I was four years old when we welcomed the year 2000. I remember some welcomed it vibrantly, dancing in the streets and celebrating with fireworks, while others feared for the end of the world. I was too young to remember or really process the fullness of it, but I know it felt big and promising–the only time I'd ever experience the beginning of a new century.
I felt similarly when approaching 2020. We were just ending a decade, yes, but it felt bigger than it did in 2010. It felt futuristic and larger-than-life to me, like a shooting star I should definitely hitch my wagon to.
I'd recently graduated from Southern Adventist University in May of 2019, had moved back to my home city of Worcester, Massachusetts, lived the freelancer life and worked as a barista at this adorable women-owned bookstore, and was ready to explore the next phase of my post-graduate career. Maybe land a full-time job, travel some more, move to a different city–the possibilities felt endless (as they often do for graduates). At the time, 2020 represented a promising new chapter.
I'd been job searching for a few months at the beginning of March 2020, and had landed an interview at a company in Orlando, Florida, that I was highly excited about. I'd longed for some financial stability, to be closer to my college community and to my best friend. I'd made it to the final round of interviews before my interviewer abruptly cancelled our meeting without explanation. It'd been two days since the novel Coronavirus was declared a national pandemic, back when shops and businesses were still open and many of us naively thought this would blow over in just a few weeks (yikes, remember when we all tried to “flatten the curve” within two weeks? We had no idea what we were in for).
A week and a half later, I was told the company went on a hiring freeze, and because the virus seemed to be settling in for a long stay by this point, I'd lost all of my work within a matter of hours. I'll spare you all the emotions that ensued, and the 300x peptalks my loved ones gave to me during this time.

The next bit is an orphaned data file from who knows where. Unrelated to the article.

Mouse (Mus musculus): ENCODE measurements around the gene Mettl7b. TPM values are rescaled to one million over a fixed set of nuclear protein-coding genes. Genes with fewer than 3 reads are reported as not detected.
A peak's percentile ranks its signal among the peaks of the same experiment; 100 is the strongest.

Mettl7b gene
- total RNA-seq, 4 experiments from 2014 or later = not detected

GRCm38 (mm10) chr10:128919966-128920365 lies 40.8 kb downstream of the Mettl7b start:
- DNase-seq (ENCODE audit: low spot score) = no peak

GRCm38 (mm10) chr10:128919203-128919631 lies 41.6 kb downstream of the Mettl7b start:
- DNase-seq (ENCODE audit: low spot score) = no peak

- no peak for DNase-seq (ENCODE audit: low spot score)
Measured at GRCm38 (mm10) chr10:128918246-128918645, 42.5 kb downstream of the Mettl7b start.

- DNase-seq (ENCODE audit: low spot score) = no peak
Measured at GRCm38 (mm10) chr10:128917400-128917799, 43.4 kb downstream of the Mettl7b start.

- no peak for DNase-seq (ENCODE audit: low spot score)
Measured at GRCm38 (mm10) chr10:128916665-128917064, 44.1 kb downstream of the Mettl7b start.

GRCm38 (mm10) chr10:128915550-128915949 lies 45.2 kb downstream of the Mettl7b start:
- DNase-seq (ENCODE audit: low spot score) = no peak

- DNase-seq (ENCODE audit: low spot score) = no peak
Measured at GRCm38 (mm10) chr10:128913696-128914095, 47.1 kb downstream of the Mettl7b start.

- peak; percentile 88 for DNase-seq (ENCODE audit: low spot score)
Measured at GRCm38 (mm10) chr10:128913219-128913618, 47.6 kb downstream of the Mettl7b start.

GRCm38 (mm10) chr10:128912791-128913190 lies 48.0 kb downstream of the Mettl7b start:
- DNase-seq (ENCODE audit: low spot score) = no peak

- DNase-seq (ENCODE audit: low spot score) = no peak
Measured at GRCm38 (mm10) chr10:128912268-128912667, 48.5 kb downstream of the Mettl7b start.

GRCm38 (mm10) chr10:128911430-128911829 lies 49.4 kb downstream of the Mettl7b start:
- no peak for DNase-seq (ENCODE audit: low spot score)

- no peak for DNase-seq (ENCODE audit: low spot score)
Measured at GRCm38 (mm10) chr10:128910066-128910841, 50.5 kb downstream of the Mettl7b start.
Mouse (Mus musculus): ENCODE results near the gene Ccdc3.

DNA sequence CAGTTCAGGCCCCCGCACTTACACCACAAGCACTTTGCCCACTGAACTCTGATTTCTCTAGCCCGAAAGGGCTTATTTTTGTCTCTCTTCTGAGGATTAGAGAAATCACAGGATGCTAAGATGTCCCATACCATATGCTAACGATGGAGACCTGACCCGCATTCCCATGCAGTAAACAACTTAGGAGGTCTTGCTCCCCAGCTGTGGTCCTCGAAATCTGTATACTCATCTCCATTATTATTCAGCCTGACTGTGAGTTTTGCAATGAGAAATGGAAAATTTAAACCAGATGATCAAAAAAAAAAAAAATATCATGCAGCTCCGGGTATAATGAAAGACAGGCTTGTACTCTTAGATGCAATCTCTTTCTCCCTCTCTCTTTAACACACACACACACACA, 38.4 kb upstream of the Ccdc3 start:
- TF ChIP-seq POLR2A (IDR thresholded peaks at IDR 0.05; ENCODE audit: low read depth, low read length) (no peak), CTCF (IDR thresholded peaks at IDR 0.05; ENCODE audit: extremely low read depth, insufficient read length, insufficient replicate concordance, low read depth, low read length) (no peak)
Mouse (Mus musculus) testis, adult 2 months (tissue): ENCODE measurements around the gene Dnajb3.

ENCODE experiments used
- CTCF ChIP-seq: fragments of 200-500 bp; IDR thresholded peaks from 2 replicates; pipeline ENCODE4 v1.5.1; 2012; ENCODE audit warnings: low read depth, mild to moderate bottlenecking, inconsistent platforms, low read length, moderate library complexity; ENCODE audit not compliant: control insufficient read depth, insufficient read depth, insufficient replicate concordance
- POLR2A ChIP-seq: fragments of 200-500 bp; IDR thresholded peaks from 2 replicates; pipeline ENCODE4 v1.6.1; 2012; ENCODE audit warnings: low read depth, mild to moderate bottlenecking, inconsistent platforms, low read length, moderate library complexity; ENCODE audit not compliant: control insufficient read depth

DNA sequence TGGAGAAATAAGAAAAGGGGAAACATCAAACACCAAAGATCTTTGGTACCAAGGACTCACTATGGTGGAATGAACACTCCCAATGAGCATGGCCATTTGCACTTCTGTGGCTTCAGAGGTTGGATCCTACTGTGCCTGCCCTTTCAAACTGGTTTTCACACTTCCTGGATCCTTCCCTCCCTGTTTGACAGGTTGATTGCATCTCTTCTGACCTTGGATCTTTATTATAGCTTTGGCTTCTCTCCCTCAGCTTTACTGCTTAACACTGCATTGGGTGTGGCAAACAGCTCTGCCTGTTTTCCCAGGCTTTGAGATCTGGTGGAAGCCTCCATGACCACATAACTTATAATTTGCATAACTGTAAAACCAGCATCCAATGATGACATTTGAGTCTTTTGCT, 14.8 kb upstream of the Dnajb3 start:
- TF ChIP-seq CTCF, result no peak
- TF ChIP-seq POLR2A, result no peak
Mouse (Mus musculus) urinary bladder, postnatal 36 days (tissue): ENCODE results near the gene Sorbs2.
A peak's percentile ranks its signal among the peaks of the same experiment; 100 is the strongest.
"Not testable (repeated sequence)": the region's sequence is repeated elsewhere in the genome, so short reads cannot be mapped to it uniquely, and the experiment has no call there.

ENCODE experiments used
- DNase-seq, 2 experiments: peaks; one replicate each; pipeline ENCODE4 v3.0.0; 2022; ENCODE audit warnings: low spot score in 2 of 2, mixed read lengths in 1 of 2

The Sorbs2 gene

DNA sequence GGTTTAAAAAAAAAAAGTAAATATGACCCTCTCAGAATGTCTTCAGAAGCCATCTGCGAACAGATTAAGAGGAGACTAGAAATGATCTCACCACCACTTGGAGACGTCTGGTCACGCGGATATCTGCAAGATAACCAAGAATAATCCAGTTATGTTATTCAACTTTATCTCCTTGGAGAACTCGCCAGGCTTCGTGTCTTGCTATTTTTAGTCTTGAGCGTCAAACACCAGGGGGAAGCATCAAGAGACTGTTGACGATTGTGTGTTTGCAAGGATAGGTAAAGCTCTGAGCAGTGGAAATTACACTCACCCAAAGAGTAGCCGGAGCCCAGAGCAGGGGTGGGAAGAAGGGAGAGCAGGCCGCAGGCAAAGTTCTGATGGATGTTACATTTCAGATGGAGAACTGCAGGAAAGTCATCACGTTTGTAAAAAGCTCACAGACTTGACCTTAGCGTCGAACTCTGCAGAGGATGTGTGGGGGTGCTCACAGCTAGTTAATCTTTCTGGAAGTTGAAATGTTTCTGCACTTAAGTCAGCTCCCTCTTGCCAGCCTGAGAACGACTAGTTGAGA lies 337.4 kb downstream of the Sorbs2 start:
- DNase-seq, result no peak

By the time we reached August, though, my friend Lizzie Williams, who formerly worked as the Economic Development Marketing Coordinator at the Chamber, called me about a possible opening for a Chamber intern in the communications department (friends are your best and strongest network, by the way!). Formerly a comms intern herself, she had an insider perspective to the experience, and encouraged me to apply.
Although I'd been used to working independently as a freelancer, interviewing and then luckily working with the communications team at the Chamber was my first experience working completely virtual. Working alongside Amanda Ellis, formerly the Marketing and Communications Manager at the Chamber, was an absolute delight. Her collaborative, flexible leadership and drive for excellence matched the type of boss and leader I'd always wanted to work with and learn from, and partnered with our intentional, talented comms team, I pretty much won the lottery of internship experiences.
Regardless of being fully virtual (and in a different state than everyone else), the Chamber's communication team took the time to get to know me as a person, allowed me to sit in on all strategy and team meetings, asked for my thoughts on things that were happpening, and were always available to help walk me through something whenever I needed it. I felt like a valuable member of the team, and was given weekly tasks that were vital to the Chamber's communications.
I mainly focused on print duties–writing/editing 2-3 articles weekly, drafting press releases, conducting interviews, drafting our business and internal newsletters, translating documents, and anything else the team needed. Since I was working remotely from Massachusetts, I sharpened my skills at keeping a pulse on a community that I was no longer living in, and forming relationships from afar.
One of my favorite parts about this internship, though, was the many opportunities to learn and cater the experience to your own interests. Outside of working with Amanda on print communications, you could perhaps help Jeremy with design or Eric with website and production duties. There's also a built-in network at the Chamber to help challenge and grow your skills, as well as provide a vast array of local business connections, making it an ideal internship for young professionals to further their careers, build a portfolio of writing/design/production clips, and feel more confident entering the work force.
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